JOHNSON CREEK — Mark Lemminger is on the doorstep.
The Johnson Creek native has spent the last several years rising through the ranks of mixed martial arts, and has a chance to enter the title conversation as a professional 170-pounder with his next fight.
Lemminger will take on No. 4 ranked welterweight Neiman Gracie in the co-main event of BELLATOR 266 on Saturday, Sept. 18 in San Jose, CA. The bout will be televised on Showtime. BELLATOR MMA is considered one of the premier mixed martial arts organizations in the world.
“It’s a pretty big one for me,” Lemminger said.
Lemminger graduated from Johnson Creek High School in 2011 as a four-year letter winner and two-time state qualifier in wrestling. His desire to continue competing in one-on-one combat led to take up MMA Fighting with the Chosen Few organization in Madison. He still wears his Chosen Few T-shirt in post-match interviews as a professional in a nod to the organization that helped him build himself up. He finished 5-0 as an amateur and carries a 12-3 record as a pro into the fight with Gracie.
“I started out and i just wanted to do it,” Lemminger said. “I won my first amateur fight. Then, I won the next one. So then I thought, OK, we’ll win an amateur belt. A few fights later, I ended up doing that. Then I wanted to go pro and win a pro fight, and then win a pro belt. Now that I’m with BELLATOR, I’ve got a shot at making the top ten.
As I progress with the sport, my goals keep progressing. I want to beat this guy, take his spot, then get a chance to fight for a belt.”
This will be the first fight in front of fans for Lemminger since the COVID-19 pandemic reached the U.S. in March of 2020. It didn’t affect Lemminger’s training regimen, nor did it cost him any fight opportunities.
“I had more fights in 2020 than the last two years put together,” Lemminger said. “I have my own shop in Johnson Creek to do my own workouts. I brought some teammates there and continued training through the thick of the pandemic, and never missed a beat.
“My first three fights for BELLATOR, there was no crowd there at all. I didn’t like that. There definitely is an energy with crowds. It was interesting at first. You can hear your coaches, and it’s more relaxed, but it’s too relaxed. I need the nervousness and the crowd screaming to get me going. I’m glad I experienced it, but I’m glad it’s over. I am ready for fans.”
Lemminger was a dominant upper WEIGHT wrestler in high school, when very few opponents could score on him when they were on their feet. In MMA fighting, opponents with similar wrestling backgrounds have found success at times hitting double leg takedowns on Lemminger, due in large part to the different sparring stances and rules.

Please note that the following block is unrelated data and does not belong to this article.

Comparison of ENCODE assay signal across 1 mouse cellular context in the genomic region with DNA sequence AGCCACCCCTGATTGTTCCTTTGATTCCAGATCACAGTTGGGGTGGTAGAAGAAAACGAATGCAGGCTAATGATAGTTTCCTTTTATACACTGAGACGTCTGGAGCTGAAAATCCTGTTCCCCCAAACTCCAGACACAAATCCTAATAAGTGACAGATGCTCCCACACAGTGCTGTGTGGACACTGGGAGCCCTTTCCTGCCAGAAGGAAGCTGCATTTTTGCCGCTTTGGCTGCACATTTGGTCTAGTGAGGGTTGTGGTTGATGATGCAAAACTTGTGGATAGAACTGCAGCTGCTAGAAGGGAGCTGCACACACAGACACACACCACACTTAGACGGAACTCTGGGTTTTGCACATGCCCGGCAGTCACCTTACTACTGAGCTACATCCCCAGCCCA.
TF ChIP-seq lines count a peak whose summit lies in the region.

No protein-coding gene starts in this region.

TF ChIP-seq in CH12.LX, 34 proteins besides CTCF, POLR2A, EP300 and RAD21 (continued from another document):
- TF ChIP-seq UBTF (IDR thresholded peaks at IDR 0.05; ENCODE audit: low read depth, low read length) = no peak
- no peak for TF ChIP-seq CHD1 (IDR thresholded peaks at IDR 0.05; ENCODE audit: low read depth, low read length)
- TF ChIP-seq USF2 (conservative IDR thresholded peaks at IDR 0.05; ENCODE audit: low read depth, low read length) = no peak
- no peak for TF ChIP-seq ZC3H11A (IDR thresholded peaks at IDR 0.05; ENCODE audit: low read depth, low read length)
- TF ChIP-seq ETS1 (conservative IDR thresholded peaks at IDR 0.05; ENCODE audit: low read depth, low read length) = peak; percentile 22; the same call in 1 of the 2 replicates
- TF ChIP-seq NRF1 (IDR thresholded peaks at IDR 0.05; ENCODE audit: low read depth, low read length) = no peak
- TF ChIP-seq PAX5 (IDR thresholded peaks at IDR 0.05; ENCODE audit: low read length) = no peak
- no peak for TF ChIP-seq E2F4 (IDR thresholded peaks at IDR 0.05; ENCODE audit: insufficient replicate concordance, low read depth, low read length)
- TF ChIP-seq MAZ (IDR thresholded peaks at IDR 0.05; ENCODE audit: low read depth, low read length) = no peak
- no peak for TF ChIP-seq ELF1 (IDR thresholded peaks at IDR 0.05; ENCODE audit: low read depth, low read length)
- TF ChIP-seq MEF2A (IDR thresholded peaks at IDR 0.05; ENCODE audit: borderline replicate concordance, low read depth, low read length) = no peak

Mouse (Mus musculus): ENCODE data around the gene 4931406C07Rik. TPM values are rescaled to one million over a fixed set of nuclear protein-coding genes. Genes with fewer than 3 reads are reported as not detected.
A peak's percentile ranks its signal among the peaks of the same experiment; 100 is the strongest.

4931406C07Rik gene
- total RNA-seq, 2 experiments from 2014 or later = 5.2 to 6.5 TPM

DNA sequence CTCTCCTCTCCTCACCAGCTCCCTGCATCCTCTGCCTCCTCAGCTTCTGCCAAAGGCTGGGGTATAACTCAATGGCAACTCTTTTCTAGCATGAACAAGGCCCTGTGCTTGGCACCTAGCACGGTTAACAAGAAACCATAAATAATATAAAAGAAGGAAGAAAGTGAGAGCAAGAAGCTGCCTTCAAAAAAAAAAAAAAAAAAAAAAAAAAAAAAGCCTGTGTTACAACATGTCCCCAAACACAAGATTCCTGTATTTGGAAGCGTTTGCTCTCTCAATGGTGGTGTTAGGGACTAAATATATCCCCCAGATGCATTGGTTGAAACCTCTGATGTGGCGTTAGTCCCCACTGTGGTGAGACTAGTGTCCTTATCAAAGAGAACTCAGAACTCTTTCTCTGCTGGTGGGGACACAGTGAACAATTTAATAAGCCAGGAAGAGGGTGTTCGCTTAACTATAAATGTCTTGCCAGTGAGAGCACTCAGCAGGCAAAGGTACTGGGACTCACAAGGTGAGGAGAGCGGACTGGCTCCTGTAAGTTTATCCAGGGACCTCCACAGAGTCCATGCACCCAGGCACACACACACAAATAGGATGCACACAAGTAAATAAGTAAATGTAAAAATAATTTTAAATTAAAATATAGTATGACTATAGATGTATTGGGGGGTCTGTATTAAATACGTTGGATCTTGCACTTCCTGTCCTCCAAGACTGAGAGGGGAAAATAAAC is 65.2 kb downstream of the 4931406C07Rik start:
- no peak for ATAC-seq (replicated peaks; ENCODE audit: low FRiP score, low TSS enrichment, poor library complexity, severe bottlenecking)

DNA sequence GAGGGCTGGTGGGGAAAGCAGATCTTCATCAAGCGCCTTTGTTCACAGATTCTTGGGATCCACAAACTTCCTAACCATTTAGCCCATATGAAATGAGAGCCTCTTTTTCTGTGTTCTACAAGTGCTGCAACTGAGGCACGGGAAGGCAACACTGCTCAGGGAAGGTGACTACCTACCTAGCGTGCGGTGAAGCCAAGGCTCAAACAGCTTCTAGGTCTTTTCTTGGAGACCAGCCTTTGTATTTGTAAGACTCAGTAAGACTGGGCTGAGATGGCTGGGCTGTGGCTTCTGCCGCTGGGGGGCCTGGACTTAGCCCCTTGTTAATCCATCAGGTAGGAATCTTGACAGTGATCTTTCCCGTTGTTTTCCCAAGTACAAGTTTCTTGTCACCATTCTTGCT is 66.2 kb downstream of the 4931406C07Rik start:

Only once did that maneuver help a fighter beat him, though.
Since that early loss in his pro career, Lemminger has consistently been able to scramble off the canvas in those situations and punch his way out of trouble.
Lemminger was a ferocious competitor growing up, and he definitely took that ferocity with him to the next level. He’s almost always the better brawler, and even the fighters who managed to beat him knew they had been in a serious fight when it was done.
“I’ve had a lot of other coaches in my life, who have said, ‘Mark, I’m glad you found MMA. This was made for you,’” Lemminger said. “I don’t know where that (ferociousness) comes from, but when it comes down to it, I’m not afraid to throw everything to the wayside and really brawl. If you watch my fights, there’s little moments where I say screw it, and it’s a brawl. That’s an edge I feel I have over some of my opponents. When the going gets tough, I can kind of turn that on.”
Lemminger enjoyed huge community support during his early days fighting at the Monona Terrace and The Sylvee in Madison. Even as he began fighting out of state, members of his inner circle made the trips.
Being able to take part in a televised bout is a thrill for Lemminger, who is counting on some serious watch parties going on locally come Fight Night.
“It’s awesome,” Lemminger said. “My dad still has the corner bar in town. They always play the fights, and it’s a packed crowd with all my friends I grew up with. (Former Johnson Creek co-wrestling coach) Marcus Novak always has people at his place watching fights. That’s a cool feeling for me.”
Lemminger has made the adjustment to traveling to fights, with one minor exception.
“I don’t mind the travel too bad,” Lemminger said. “I wish we didn’t have to be out there as early, but (they require COVID) testing a week ahead of time. I’ve adjusted to it. I have teammates fighting with me on the card. I have coaches with me. We make the best of it that way.”